Grappling with the Suicidal Monster: A Grounded Theory of how Parents Experience Living with Suicidal Distress

Erica Delaney, Evelyn Gordon, Dublin City University, Ireland


Suicidal behaviour is a significant public health concern given the strong association between acts of self-injury and death by suicide—particularly among young people where rates of self-injury are steadily increasing (National Suicide Research Foundation, 2017). Furthermore, carers including parents, relatives, and significant others are being allocated increasing responsibility in assisting mental health care services in the early detection and management of family members at risk of suicide (Chiang, Lu, Lin, Lin, & Sun, 2015). Thus, it is essential to understand how this vital role is experienced by parents in order to ensure that sufficient supports are made available to them.  However, there is a paucity of literature relating to this phenomenon. This grounded theory (Glaser & Strauss, 1967) study generated a substantive theory about how parents experience living with young adults who are in suicidal distress.

The main concern

The main concern, keeping my child alive, describes the sole focus of the parents throughout the young persons’ suicidal distress. Parents’ thoughts, fears, and imaginations act as driving forces where they become preoccupied regarding the dangers to which their children may succumb because of their suicidality, rendering a “monster” to be reckoned with for a sustained period in their lives.

The core category/theory: Grappling with the suicidal monster

Grappling with the suicidal monster offers a novel theoretical understanding of the three-staged psychosocial process participating parents undergo to resolve their core concern. It describes how they struggle to understand the suicidal distress that their adult children are experiencing and the various protective actions they take to address this issue. While each progressive stage lessens in intensity and worry for parents, the experience has a profound and prolonged impact on their overall functioning and well-being.

Unmasking the monster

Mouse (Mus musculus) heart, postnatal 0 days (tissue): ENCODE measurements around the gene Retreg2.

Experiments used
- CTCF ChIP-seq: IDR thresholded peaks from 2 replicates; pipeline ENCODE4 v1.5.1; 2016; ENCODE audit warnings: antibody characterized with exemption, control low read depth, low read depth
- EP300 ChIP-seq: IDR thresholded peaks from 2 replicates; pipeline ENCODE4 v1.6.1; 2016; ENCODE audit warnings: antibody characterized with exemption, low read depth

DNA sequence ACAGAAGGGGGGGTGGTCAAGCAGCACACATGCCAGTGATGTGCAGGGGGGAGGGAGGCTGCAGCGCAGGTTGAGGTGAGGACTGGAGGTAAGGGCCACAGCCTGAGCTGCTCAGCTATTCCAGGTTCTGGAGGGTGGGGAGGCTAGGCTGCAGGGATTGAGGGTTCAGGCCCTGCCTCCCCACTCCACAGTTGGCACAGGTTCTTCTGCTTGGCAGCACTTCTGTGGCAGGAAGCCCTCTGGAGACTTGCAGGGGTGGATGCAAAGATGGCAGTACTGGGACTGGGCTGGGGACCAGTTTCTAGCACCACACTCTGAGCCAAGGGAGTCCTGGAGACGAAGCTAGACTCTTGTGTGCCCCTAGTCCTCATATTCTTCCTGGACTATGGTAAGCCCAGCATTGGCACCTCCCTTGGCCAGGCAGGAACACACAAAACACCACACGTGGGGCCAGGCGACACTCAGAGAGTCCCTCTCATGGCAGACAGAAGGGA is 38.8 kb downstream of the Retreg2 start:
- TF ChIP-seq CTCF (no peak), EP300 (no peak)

The first stage of grappling with the suicidal monster is unmasking the monster, which describes the processes the parents engage in as they begin to suspect that something might be wrong with their child. They notice changes in their child’s behaviour, which lead them to feel increasingly on edge and concerned for their child’s welfare, while not wholly understanding what they are witnessing. They endeavour to communicate with their child about what is happening and become preoccupied with how they might protect them from this new and uninvited intruder into their lives.

Living with the monster

The next phase, living with the monster, reflects how the parents, consumed by their need to keep their child safe, enter a prolonged state of heightened fear. Due to this intense focus on their children, daily routines become less important to uphold, with some parents unable to concentrate on tasks, such as working or engaging in activities outside the home. The parents also withhold expressing their own feelings and monitor how they interact with their child for fear of inadvertently making the situation worse. Being continuously on guard results in sleep deprivation and a decline in their own mood. While seeking support for themselves is not a priority, some parents find support in their significant others, specialty programmes, or through creative relaxation exercises.

Surviving the monster

The final phase, surviving the monster, describes how, as the suicidal distress of their child begins to dissipate, the parents struggle to leave this traumatic experience behind and return to life as they had previously known it.

Application of the theory to mental health practice

The substantive theory, grappling with the suicidal monster, offers a theoretical framework for mental health practitioners to understand and respond to parents of young people in suicidal distress, particularly in relation to self-care, stress reduction, emotional support, and trauma recovery work. It can be used as a tool to assist in exploring with parents what stage they are undergoing at a point in time, thereby guiding intervention appropriate to each parents’ needs.


Chiang, C.-Y., Lu, C.-Y., Lin, Y.-H., Lin, H.-Y., & Sun, F.-K. (2015). Caring stress, suicidal attitude and suicide care ability among family caregivers of suicidal individuals: A path analysis. Journal of Psychiatric and Mental Health Nursing, 22(10), 792–800. doi:10.1111/jpm.12267.

Glaser, B.G., & Strauss, A.L. (1967). The discovery of grounded theory: Strategies for qualitative research. Chicago, IL: Aldine Pub. Co.

National Suicide Research Foundation (2017). Self-Harm. Retrieved from